Shiny Distractions: One Fireplace

Sorry for the recent radio silence - it's been a bit challenging at Norris House since our last post.  Structural issues continue to plague the project, and we still await the requisite approvals from the National Park Service for the project.  The budget is in tatters and there's no end in sight as the delays associated with these issues mount.  It really is frustrating to try and do right by what was once a beautiful historic home, only to encounter roadblocks at every turn.  Clearly we need to distract ourselves with something interesting in an attempt to remember why we started this madness in the first place.  Today's shiny distraction: the fireplace.

Originally, Norris House had at least four fireplaces, which we think were all pass-through, double-sided versions.  In other words, all eight rooms of the original 1879 structure had a fireplace which aligned directly to a fireplace in the adjacent room.  All were coal burning.  There are still some pieces of coal in the basement and some built-in masonry coal bins.  Unfortunately, none of these eight rooms today feature a fireplace of any kind.  As best we can tell, the butchering of the house which converted it into a boarding house removed all of these original fireplaces.  We imagine this occurred concurrently with the installation of radiators, because the coal fireplaces were the original heating system for Norris House.

What we do have is a single fireplace in the hallway at the back of the house.  This area has prompted some debate; we're not sure why this fireplace is here, or what configuration this area had in the original house.  Most seem to settle on the idea that there was a single story room running the width of the back of the original house with a simple shed roof on top.  It's frankly a mystery as to why this fireplace would be in this location, but it's the only one that survives today. There's a lovely brick back end inside the wall, and an adjacent brick chimney that runs through the second floor and all the way out of the attic roof - but the chimney isn't connected to the fireplace.  Here's what it looked like when we bought Norris House:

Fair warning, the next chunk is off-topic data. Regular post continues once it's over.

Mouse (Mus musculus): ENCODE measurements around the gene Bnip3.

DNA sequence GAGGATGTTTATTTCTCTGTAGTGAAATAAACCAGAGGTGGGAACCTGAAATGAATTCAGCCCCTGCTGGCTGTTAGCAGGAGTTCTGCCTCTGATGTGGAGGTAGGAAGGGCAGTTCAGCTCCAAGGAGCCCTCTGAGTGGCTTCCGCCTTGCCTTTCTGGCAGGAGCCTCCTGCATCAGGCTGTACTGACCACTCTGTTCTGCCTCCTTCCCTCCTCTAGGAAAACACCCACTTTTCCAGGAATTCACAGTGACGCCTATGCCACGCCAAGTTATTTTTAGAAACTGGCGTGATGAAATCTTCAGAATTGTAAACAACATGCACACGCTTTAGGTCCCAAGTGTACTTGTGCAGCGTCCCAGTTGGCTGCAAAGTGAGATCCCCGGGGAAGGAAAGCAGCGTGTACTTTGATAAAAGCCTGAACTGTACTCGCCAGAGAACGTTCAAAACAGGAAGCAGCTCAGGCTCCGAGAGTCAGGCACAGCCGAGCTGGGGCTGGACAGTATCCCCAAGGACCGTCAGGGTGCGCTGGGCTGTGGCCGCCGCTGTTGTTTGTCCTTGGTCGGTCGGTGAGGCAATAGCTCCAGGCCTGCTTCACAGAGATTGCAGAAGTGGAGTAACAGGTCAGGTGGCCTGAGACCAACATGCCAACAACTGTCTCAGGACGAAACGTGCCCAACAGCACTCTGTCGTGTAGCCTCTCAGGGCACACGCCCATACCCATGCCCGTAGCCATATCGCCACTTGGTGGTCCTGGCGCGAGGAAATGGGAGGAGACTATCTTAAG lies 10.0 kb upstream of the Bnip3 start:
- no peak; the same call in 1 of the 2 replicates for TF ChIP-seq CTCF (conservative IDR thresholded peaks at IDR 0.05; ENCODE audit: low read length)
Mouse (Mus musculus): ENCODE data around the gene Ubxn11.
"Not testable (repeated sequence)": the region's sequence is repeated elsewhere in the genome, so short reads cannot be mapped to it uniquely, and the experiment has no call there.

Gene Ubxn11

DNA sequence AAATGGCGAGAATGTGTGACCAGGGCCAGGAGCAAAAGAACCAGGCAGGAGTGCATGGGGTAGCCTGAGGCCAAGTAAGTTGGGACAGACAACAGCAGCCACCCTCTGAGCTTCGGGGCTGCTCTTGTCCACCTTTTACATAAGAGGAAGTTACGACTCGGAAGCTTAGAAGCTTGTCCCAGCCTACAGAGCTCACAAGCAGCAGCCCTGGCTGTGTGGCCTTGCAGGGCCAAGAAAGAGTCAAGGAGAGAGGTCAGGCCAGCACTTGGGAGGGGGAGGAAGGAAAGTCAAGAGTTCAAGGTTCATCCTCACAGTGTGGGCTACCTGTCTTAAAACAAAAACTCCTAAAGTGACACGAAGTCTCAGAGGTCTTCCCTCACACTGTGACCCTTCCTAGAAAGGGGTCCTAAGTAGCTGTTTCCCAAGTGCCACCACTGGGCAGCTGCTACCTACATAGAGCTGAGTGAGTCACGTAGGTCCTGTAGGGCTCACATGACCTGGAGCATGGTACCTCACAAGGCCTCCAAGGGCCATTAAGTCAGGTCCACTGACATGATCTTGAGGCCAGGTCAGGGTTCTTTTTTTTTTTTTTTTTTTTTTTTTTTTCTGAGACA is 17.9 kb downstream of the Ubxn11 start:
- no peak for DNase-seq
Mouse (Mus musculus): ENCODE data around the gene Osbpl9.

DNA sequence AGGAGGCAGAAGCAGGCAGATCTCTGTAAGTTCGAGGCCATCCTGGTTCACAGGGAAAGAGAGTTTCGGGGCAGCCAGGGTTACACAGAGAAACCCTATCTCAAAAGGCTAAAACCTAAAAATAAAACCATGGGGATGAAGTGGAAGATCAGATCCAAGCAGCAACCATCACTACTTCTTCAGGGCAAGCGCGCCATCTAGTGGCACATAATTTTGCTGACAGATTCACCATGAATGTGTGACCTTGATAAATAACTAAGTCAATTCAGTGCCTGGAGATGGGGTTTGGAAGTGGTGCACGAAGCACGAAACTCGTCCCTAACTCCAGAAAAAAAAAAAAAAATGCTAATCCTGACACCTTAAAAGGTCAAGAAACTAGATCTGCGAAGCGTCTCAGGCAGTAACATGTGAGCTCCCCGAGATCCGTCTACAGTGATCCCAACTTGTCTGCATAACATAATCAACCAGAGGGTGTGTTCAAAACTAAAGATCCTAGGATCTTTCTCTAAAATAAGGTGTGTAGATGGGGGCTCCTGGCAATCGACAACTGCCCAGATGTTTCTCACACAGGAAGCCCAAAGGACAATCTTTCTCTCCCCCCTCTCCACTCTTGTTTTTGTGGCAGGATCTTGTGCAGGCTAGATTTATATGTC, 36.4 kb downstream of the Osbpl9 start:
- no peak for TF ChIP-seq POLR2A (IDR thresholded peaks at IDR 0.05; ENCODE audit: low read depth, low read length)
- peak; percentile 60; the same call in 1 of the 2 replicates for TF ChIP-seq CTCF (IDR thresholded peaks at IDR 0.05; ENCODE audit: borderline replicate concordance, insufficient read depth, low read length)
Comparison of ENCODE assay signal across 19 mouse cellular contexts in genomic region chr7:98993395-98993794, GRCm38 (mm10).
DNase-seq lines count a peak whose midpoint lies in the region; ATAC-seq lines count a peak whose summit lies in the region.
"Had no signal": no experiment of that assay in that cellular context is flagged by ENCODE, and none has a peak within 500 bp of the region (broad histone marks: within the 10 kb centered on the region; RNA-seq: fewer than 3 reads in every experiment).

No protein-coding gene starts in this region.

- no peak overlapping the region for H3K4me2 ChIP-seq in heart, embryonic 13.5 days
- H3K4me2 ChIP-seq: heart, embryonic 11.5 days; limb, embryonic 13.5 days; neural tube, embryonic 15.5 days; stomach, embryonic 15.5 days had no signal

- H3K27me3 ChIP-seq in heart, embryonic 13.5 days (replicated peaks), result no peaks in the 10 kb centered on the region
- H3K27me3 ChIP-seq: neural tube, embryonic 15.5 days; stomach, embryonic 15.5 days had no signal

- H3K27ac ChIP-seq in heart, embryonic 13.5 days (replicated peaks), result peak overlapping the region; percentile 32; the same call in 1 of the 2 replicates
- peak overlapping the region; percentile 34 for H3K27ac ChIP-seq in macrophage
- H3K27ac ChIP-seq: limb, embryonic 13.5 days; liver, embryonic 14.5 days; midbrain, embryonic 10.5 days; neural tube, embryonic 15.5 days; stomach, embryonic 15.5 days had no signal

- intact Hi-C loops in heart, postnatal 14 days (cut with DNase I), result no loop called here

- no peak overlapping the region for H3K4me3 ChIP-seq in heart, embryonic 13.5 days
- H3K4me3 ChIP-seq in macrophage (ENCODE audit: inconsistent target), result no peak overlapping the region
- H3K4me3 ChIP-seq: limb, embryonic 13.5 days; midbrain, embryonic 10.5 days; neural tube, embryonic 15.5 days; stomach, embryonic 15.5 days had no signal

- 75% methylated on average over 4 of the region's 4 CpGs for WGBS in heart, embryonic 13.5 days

Like everything else, this fireplace has been abused.  Layer after layer of paint is caked on to what state historic preservation officers believe is a slate fireplace surround.  It was quite common to use slate fireplace surrounds with a decorative faux finish hand painted to look like more expensive stone like marble.  Some of these surrounds are quite garish and rather obviously faux - the Victorians were hardly afraid of color.  We weren't sure what we might find in attempting to restore the fireplace.  The paint had long ago begun delaminating in several areas, so we were able to gently lift and remove the flakes that bubbled through the surface.  What we found underneath was so phenomenal it took hours of work to determine whether we had real marble or not.

The pictures really do not do the craftsmanship justice.  Under all of that paint is a beautifully rendered red marble with black, gray and white veining.  The veining is so delicate and so lifelike that it took hours to determine that it was indeed a faux finish.  The only way to tell is to check the edges of the surface: over the years the finish has worn off and the slate gray is peeking through.  

We'll continue to work on the flat areas the remainder of the week, but have found an expert to finish up the restoration.  We're crossing our fingers that the decision to paint this masterpiece was ignorance, rather than a solution to some tremendous damage to the original surface that hasn't been uncovered yet.  Here's hoping!